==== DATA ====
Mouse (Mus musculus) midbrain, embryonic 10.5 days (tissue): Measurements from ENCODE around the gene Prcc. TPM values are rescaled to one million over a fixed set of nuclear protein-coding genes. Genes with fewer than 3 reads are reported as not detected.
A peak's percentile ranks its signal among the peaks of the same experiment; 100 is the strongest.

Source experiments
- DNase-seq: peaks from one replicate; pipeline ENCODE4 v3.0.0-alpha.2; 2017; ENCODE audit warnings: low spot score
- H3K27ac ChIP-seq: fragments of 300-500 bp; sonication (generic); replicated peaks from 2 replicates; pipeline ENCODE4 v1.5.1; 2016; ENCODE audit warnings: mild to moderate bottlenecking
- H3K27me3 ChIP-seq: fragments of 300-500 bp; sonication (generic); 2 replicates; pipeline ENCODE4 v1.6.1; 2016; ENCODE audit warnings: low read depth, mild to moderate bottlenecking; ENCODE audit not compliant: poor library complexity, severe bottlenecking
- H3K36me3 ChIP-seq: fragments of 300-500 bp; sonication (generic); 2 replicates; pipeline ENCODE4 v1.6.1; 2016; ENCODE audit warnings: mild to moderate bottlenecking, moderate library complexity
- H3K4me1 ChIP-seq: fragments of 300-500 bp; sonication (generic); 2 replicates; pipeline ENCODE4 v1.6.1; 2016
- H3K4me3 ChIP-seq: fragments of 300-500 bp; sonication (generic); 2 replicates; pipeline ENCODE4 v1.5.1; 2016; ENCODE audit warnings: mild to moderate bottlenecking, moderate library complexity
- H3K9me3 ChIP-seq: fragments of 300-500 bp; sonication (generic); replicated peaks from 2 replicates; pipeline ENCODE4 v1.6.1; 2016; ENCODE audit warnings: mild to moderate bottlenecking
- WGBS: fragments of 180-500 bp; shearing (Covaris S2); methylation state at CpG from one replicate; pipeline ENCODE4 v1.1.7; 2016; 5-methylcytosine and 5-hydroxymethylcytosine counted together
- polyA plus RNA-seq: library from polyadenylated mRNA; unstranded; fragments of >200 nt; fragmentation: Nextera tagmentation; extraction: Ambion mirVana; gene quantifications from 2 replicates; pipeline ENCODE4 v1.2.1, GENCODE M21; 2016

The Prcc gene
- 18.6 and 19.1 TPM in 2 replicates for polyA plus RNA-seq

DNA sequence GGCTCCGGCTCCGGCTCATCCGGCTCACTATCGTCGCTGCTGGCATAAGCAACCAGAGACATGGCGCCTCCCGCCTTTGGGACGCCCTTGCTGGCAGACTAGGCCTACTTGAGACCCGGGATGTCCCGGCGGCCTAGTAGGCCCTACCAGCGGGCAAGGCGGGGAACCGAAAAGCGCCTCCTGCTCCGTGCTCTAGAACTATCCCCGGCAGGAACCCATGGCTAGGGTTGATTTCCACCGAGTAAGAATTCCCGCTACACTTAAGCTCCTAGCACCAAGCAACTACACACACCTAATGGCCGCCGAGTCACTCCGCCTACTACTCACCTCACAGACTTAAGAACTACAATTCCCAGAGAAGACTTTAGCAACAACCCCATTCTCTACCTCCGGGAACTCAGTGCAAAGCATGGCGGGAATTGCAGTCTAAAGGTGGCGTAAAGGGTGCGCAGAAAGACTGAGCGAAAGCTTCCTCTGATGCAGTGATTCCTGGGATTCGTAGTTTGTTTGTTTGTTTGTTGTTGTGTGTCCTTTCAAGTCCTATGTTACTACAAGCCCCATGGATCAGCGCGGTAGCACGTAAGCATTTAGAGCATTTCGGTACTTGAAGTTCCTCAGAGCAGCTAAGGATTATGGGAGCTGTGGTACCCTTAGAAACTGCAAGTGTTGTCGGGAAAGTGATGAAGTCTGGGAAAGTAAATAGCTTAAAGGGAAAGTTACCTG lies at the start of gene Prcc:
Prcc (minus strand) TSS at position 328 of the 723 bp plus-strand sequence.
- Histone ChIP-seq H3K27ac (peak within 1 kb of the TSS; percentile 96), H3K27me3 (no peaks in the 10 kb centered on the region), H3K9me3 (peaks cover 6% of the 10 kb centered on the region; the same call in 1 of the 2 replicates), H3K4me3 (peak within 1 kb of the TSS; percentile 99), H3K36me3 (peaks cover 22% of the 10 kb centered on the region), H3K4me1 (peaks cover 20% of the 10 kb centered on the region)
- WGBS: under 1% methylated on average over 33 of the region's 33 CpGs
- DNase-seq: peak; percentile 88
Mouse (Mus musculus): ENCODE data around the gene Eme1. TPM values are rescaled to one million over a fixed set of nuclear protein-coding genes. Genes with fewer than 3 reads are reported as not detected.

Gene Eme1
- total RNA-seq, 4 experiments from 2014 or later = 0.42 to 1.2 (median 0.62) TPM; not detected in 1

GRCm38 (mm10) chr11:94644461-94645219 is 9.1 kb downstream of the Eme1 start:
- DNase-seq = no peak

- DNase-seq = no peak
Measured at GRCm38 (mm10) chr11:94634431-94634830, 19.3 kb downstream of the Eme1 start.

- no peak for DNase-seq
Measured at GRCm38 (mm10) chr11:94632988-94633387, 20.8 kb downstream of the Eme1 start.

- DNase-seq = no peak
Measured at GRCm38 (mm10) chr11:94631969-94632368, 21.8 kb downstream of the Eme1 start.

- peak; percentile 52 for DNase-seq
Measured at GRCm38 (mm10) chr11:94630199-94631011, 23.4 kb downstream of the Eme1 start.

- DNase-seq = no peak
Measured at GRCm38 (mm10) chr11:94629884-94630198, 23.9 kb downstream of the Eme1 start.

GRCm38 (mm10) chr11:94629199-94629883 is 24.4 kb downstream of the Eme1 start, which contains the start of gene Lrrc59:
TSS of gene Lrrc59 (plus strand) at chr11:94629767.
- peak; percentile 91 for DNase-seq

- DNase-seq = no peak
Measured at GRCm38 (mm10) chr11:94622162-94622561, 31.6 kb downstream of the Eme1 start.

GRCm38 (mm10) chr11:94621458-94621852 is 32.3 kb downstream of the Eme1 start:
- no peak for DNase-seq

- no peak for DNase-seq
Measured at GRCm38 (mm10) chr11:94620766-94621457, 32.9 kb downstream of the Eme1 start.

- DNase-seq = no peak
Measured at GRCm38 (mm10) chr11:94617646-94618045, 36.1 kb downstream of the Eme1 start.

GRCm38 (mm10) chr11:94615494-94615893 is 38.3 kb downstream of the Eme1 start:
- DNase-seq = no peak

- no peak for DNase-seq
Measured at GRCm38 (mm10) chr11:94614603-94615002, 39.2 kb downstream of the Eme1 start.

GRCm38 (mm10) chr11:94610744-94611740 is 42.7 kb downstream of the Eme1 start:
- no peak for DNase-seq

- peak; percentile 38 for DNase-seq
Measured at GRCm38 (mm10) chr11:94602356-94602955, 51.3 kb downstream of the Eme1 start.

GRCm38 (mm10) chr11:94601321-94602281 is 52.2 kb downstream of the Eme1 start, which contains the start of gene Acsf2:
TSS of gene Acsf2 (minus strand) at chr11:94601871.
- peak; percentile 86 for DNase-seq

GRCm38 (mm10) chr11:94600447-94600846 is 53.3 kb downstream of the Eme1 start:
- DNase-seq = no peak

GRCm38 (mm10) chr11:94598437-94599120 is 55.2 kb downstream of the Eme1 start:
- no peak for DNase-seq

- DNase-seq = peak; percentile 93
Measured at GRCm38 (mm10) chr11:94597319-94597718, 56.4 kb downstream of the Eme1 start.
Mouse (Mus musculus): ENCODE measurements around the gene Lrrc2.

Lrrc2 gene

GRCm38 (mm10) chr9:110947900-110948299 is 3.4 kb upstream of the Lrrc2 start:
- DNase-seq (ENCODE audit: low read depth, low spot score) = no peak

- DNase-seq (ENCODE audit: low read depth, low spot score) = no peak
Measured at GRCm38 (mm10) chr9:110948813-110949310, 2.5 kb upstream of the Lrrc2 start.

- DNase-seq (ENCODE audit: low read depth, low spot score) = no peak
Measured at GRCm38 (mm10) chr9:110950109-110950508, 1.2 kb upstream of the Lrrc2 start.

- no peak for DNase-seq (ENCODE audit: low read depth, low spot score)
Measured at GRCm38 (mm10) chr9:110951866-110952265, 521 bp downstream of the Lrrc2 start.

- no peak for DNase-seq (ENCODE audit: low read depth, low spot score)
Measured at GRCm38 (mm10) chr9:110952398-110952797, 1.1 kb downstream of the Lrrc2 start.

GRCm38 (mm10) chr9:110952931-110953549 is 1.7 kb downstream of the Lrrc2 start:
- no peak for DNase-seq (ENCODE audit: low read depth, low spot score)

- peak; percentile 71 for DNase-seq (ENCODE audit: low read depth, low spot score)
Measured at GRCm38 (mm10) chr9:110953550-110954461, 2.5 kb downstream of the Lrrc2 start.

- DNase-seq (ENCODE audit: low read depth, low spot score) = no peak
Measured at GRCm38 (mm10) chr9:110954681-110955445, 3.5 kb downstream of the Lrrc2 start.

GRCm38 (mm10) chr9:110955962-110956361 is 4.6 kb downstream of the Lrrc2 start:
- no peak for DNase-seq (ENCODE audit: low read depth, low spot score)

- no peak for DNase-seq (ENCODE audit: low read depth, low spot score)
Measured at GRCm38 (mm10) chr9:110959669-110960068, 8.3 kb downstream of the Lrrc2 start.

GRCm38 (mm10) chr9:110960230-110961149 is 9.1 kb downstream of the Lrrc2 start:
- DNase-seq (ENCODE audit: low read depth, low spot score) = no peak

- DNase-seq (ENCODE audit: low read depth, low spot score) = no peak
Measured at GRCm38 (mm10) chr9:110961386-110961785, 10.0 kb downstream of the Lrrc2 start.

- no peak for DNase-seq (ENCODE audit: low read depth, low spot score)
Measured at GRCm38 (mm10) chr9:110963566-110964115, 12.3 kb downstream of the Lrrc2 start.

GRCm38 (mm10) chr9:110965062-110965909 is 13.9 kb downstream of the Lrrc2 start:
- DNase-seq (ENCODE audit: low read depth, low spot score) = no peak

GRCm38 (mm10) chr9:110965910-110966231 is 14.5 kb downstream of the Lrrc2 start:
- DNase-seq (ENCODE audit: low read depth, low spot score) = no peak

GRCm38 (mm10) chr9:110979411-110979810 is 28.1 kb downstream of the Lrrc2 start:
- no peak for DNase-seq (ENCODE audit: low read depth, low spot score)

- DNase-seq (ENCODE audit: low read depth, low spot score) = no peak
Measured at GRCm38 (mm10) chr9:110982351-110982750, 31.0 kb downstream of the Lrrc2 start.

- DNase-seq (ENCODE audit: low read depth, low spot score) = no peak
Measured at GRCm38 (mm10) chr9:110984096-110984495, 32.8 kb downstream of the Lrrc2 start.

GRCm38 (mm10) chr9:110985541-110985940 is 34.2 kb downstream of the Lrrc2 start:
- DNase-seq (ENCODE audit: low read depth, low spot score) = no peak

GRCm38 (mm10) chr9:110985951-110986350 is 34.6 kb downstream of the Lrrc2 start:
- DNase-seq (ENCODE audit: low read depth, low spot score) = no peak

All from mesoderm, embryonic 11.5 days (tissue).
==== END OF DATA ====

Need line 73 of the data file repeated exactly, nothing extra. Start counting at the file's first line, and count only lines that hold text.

- no peak for DNase-seq (ENCODE audit: low read depth, low spot score)